It used to be said with confidence by even grade-school kids that the largest storm in the Solar System was Jupiter’s Great Red Spot, which has been churning for at least 350 years and could fit three Earths across it. And while it’s true that the GRS is a truly enormous hurricane by Earthly standards, these days it’s not as “great” as it used to be — over the past couple of decades the GRS has shrunk to only about a third of its former size.
“Recent Hubble Space Telescope observations confirm that the Great Red Spot (GRS) is now approximately 10,250 miles across, the smallest diameter we’ve ever measured,” said Amy Simon of NASA’s Goddard Space Flight Center in Greenbelt, Maryland.
That equals about 16,500 kilometers, or about one and one-third Earths across. Which is still very big, yes, but nothing compared to what it once was!
This is from a post I originally published in 2010. I’ll keep trotting it out until it’s not cool anymore. (Which I don’t think will ever happen.)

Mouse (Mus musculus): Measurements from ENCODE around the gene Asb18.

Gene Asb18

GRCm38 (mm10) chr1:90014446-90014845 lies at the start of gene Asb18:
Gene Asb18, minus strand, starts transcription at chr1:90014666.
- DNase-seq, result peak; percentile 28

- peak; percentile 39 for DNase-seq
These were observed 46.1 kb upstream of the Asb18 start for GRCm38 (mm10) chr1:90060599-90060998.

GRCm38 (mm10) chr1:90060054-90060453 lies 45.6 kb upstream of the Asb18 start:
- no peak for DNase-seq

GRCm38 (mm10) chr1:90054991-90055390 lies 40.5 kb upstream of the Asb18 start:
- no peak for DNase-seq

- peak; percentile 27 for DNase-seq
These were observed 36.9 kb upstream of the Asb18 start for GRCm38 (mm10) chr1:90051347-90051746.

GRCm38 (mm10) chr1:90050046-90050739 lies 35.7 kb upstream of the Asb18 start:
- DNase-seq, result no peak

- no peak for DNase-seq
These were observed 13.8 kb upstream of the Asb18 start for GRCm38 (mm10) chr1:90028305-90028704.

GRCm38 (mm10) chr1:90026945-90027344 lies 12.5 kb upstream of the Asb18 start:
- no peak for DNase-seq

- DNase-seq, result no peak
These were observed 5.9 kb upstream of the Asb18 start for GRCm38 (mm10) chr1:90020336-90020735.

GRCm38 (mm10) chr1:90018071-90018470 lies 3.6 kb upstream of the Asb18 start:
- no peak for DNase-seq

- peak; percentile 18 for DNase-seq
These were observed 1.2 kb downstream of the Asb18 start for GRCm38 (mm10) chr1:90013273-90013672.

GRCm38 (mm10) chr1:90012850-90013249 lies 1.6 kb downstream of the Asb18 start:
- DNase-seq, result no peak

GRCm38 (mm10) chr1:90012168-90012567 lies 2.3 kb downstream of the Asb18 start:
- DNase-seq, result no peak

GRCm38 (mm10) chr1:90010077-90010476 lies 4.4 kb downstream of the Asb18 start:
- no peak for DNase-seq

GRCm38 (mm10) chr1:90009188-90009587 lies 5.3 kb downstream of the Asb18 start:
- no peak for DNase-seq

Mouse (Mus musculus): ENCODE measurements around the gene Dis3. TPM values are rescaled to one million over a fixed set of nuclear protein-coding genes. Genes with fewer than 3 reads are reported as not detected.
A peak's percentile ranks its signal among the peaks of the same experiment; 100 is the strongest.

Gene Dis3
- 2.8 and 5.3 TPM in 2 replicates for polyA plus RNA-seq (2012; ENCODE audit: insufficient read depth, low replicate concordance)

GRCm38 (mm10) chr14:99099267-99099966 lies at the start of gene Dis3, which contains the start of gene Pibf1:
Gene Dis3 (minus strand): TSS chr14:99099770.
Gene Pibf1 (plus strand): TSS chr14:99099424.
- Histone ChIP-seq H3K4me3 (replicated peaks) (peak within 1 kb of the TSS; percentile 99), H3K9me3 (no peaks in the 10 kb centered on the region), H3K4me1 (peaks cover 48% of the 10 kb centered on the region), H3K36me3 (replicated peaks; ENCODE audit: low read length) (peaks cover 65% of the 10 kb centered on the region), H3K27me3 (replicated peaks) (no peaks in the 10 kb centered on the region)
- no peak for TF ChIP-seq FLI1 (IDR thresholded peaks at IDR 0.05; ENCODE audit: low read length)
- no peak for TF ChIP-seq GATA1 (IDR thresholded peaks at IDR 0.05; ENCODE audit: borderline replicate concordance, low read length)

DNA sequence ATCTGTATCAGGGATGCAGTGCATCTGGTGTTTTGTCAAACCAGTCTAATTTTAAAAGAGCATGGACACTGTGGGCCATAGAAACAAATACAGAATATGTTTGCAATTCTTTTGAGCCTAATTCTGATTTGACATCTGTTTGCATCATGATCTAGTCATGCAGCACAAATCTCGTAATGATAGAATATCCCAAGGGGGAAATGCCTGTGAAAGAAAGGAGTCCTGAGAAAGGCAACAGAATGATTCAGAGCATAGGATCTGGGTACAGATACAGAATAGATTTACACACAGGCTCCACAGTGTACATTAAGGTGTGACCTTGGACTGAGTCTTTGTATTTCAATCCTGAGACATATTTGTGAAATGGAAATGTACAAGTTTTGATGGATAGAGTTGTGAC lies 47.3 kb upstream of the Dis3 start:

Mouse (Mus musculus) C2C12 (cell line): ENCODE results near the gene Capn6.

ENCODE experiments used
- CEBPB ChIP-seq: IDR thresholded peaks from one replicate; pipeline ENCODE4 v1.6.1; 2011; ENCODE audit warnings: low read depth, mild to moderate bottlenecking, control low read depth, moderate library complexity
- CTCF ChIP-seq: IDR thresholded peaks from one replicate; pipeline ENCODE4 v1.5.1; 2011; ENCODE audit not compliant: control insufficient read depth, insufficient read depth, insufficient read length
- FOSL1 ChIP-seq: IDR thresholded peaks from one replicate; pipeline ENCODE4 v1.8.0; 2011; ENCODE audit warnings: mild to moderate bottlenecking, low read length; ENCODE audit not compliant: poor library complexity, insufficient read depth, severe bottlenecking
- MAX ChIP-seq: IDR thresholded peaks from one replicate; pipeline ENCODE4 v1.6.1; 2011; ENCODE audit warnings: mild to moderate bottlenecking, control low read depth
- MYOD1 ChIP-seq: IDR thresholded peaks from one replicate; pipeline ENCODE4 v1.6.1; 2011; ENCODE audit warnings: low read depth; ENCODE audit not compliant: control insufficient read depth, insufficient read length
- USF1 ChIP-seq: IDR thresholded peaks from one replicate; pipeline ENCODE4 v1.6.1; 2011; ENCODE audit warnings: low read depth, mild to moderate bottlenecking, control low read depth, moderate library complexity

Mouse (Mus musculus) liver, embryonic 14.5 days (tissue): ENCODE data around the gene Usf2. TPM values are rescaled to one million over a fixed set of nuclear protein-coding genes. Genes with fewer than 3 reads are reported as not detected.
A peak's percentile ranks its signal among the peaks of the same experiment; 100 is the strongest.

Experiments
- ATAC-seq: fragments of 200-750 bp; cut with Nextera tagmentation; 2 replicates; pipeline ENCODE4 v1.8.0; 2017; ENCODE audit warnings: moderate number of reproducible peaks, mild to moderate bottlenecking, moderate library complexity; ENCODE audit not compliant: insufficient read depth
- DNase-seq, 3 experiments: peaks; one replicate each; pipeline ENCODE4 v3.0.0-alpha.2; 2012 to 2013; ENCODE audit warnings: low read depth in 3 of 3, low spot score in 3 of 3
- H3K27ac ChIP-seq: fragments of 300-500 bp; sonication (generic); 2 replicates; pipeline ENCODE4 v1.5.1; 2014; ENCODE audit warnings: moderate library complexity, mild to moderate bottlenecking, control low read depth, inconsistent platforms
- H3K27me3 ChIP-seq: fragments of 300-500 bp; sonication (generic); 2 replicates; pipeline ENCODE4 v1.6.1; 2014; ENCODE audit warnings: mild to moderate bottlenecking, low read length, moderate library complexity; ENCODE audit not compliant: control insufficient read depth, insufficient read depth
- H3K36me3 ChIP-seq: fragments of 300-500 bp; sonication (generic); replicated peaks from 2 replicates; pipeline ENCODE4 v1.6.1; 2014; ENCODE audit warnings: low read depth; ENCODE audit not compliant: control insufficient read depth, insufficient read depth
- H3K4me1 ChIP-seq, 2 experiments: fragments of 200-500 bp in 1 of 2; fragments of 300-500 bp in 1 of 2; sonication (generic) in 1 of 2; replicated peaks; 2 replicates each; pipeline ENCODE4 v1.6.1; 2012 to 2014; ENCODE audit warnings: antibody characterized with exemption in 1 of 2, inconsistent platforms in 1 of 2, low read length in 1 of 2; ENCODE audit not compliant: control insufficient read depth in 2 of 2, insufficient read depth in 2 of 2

On February 14, 1990, after nearly 13 years of traveling the solar system, the Voyager 1 spacecraft passed the orbit of Pluto and turned its camera around to take a series of photos of the planets. The image above shows those photos, isolated from the original series and are left to right, top to bottom: Venus, Earth, Jupiter, Saturn, Uranus, and Neptune.
From that distance, over 4 billion miles from the Sun, the planets each appear as little more than a bright dot against the vastness of interplanetary space. And Voyager was still a long ways off from reaching the “edge” of our solar system, the bubble of energy emitted by the Sun in which all of the planets, moons, and asteroids reside. In fact, Voyager 1 still has an expected five years to go before it crosses that boundary and truly enters interstellar space.*
“That’s here. That’s home. That’s us. On it everyone you love, everyone you know, everyone you ever heard of, every human being who ever was, lived out their lives. … There is perhaps no better demonstration of the folly of human conceits than this distant image of our tiny world.”
– Carl Sagan